Blindfolded Muslim Man Tells Parisians “Hug me if you trust me.”*
In the wake of the attacks in France, a Muslim man took to the streets of Paris. On the floor lay two simple signs. The first read “I’m Muslim, but I’m told that I’m a terrorist”, the second, “I trust you, do you trust me? If yes, hug me”. The blindfolded man then stood still, with his arms open to passing Parisians. The response is overwhelming:
Blaming the world’s 1.6bn Muslims for the atrocities committed by an extremist fringe group is of course not the way forward, nor is it remotely fair. None of us in the West would like to have to take responsibility for the words of Donald Trump, cartoons in the Daily Mail, or Iain Duncan Smith.
Yet, Islamophobia has risen sharply since the attacks on 13 November. Another video of a Quebecois man in a joker mask, threatening to kill “one Arab a week” isn’t quite as heart warming as the experiences of the man in the blindfold. Here in the United Kingdom, a petition to close our borders to keep the country from somehow ‘becoming a Muslim country’ has over 200,000 signatures. In Toronto, on Monday, a Muslim woman was robbed and beaten by two men who called her a “terrorist”.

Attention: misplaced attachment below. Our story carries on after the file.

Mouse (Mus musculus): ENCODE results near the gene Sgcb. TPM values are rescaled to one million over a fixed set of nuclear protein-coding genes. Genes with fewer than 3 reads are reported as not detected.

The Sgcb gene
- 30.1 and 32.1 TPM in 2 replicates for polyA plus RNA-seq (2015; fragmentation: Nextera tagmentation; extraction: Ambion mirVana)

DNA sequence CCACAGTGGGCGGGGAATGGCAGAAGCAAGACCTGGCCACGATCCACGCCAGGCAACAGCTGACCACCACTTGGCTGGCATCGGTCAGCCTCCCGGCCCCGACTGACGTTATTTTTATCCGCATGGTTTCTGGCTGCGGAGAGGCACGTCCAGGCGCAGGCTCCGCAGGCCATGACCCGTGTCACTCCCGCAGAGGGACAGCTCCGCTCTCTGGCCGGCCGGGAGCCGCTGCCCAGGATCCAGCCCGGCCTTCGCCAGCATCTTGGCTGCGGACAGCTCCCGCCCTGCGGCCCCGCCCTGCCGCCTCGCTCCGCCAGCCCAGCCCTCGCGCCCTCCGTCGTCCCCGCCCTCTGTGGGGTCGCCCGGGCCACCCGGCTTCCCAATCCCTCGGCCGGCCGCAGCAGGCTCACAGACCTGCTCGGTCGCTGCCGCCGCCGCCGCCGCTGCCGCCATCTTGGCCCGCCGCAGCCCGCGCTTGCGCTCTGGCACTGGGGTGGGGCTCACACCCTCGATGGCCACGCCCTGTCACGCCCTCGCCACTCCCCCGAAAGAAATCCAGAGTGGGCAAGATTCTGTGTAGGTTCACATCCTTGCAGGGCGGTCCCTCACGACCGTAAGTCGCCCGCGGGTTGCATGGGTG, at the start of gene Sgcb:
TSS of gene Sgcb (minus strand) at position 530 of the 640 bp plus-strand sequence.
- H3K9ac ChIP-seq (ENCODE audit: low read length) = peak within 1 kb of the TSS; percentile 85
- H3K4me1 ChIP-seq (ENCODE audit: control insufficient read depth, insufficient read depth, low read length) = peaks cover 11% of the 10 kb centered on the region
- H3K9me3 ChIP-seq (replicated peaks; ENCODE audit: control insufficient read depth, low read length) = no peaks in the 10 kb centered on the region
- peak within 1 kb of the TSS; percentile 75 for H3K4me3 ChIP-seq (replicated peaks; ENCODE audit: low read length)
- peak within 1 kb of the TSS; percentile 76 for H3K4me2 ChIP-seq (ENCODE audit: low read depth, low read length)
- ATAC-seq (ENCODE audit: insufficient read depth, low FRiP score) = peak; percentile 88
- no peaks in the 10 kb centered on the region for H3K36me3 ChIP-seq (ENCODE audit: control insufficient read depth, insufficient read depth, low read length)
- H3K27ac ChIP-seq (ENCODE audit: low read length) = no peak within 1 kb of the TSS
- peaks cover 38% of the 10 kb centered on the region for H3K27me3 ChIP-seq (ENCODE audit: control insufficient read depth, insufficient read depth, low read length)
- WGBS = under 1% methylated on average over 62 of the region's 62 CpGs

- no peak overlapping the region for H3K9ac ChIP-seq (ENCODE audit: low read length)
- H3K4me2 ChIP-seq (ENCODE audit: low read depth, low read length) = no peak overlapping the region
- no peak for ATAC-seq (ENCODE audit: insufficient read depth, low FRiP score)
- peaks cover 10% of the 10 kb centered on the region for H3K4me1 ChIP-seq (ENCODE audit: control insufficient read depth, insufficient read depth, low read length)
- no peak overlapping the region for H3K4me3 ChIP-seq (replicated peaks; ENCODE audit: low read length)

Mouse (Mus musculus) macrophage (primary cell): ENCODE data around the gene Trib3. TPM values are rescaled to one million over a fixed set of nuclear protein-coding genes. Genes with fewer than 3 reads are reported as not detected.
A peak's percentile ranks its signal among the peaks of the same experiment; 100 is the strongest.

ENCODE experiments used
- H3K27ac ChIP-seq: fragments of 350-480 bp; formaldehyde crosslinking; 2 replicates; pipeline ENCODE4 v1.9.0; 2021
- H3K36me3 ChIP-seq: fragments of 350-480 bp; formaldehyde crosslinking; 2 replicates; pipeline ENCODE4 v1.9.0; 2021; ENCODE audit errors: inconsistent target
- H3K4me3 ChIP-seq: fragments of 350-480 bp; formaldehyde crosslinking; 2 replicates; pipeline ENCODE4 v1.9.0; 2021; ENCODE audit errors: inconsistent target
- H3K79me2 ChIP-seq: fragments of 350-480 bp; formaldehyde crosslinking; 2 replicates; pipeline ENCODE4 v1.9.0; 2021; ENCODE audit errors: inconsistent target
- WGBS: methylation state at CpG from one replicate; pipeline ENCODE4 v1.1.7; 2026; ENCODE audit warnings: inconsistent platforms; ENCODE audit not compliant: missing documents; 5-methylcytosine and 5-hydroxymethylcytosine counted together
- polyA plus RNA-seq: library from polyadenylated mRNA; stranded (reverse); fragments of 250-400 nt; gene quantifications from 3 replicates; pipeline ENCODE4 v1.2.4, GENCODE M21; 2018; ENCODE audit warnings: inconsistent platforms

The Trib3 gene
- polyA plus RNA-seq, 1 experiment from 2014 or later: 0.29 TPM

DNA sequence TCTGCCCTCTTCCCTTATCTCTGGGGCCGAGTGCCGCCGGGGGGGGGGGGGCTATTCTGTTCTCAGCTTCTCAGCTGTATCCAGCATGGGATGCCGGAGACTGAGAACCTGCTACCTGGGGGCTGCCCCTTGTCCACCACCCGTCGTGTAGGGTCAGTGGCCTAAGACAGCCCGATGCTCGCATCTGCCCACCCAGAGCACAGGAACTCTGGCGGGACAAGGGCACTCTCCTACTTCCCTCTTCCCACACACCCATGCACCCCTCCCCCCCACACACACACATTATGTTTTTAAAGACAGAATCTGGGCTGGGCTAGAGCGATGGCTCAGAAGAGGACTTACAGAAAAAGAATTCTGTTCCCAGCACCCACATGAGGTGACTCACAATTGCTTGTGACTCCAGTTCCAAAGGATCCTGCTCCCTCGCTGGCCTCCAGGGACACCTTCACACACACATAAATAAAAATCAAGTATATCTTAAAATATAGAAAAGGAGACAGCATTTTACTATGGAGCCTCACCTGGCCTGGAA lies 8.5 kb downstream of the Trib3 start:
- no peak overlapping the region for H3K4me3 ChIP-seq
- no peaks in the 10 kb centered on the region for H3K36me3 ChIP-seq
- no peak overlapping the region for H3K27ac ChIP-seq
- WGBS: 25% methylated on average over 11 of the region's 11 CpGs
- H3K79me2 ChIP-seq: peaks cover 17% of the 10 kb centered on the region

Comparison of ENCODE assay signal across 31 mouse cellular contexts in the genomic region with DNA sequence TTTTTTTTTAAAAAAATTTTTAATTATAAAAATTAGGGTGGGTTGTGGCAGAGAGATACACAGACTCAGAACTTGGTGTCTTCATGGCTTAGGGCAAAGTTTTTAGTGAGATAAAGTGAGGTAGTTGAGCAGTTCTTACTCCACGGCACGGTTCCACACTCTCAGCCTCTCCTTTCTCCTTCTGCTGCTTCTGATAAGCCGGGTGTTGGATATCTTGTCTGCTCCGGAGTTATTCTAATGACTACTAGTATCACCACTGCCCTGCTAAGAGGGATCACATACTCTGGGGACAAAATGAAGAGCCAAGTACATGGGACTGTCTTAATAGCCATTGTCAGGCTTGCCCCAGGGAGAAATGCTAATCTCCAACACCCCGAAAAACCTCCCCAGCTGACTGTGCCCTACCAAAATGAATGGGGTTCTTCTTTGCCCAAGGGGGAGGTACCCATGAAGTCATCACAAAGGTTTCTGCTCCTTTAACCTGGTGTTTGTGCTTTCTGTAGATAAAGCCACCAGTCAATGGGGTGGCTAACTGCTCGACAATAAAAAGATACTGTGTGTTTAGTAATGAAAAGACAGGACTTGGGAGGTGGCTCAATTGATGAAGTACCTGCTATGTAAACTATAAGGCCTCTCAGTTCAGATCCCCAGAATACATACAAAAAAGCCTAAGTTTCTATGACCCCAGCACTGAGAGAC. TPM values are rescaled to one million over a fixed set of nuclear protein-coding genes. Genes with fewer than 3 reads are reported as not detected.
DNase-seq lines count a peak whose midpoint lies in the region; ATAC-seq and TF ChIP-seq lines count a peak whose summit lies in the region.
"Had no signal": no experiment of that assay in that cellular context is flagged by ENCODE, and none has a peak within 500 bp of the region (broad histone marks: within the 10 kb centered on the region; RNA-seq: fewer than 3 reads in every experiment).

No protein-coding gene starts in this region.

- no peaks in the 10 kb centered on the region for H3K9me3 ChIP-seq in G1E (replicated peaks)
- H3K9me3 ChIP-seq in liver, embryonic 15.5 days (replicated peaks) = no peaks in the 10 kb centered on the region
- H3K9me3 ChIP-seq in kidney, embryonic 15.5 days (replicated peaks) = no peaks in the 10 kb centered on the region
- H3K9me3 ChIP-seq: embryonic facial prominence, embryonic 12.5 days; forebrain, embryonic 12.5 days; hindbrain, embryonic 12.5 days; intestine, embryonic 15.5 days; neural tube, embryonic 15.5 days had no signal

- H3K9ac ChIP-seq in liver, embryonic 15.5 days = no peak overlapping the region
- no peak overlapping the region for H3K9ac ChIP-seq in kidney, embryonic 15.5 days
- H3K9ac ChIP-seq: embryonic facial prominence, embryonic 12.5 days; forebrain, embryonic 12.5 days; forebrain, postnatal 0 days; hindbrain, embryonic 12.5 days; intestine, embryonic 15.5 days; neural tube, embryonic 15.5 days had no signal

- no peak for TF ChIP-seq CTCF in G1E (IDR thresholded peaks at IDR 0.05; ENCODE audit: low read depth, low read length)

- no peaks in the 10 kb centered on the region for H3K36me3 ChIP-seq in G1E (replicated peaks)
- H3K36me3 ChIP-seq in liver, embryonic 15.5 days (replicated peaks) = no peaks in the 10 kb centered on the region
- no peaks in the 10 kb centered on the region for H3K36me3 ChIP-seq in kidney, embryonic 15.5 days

Four Muslim passengers were just removed from an American plane bound for Chicago for ‘suspicious activity’. What was this activity? One man was watching a news video on his phone, which someone mistook for some form of video made by Islamic State. Another woman had to rush to the bathroom with her child, while the plane was taxiing. Crystal clear racial profiling, these people were ejected from the plane for ‘riding Muslim’.
Regrettably, responding in this paranoid, hostile fashion is playing right into the hands of ISIS. They want to further the divide between Muslims and the West, to rally more disillusioned Muslims to their side. Hussein Hamdan, lawyer and part of North American Spiritual Revival (NASR), a non-profit with the aim of de-radicalising Muslim youth, explains:
“The recruitment tools that ISIS and Al Qaeda and other terrorist organizations use is they say to the young Muslim, ‘Don’t you get it? The West hates you. They’re at war with your religion, they’ll never accept you … Come here, you belong here, join us we are your brothers”
Fortunately, the blindfolded man on the streets of Paris is not the only example of people responding to the trauma of the last few days with compassion; another is Dr. Susan Carland – a Muslim woman. For every hate-tweet she receives, she donates $1 to UNICEF. Her donations have nearly reached $1,000, and while it is saddening that the hate-tweets are evidently mounting rapidly, it is equally brightening that someone has found a way of literally converting hate to love.
This is the kind of response we need more of if we are to bring about peace.